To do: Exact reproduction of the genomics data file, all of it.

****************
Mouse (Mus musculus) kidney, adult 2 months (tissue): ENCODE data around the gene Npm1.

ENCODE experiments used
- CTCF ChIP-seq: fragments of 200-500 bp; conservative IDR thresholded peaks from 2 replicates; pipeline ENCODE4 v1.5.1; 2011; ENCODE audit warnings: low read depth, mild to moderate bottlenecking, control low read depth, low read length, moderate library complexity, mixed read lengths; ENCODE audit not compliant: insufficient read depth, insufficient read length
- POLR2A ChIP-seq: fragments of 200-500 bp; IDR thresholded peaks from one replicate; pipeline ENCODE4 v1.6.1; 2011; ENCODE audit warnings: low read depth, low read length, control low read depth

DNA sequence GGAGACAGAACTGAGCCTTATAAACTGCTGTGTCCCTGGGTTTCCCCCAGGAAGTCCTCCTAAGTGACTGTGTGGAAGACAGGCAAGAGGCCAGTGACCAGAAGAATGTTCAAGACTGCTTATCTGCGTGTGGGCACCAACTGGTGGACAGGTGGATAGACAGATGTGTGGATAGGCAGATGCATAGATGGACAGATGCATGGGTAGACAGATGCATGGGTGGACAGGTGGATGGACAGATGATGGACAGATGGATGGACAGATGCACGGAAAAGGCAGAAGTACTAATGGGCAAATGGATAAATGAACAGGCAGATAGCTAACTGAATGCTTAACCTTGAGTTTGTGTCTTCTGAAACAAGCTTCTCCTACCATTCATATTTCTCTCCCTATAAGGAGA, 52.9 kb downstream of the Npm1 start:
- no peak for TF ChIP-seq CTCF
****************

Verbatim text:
Mouse (Mus musculus) kidney, adult 2 months (tissue): ENCODE data around the gene Npm1.

ENCODE experiments used
- CTCF ChIP-seq: fragments of 200-500 bp; conservative IDR thresholded peaks from 2 replicates; pipeline ENCODE4 v1.5.1; 2011; ENCODE audit warnings: low read depth, mild to moderate bottlenecking, control low read depth, low read length, moderate library complexity, mixed read lengths; ENCODE audit not compliant: insufficient read depth, insufficient read length
- POLR2A ChIP-seq: fragments of 200-500 bp; IDR thresholded peaks from one replicate; pipeline ENCODE4 v1.6.1; 2011; ENCODE audit warnings: low read depth, low read length, control low read depth

DNA sequence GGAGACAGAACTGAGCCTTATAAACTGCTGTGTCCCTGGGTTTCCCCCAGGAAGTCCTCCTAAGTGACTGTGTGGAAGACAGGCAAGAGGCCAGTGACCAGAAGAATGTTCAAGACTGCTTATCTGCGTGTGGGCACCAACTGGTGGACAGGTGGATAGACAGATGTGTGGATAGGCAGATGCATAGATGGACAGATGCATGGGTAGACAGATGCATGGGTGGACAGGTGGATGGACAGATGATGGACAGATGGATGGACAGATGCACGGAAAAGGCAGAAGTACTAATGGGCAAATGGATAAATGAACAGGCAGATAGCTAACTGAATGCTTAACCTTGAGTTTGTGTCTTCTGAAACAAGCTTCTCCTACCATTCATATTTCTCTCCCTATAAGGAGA, 52.9 kb downstream of the Npm1 start:
- no peak for TF ChIP-seq CTCF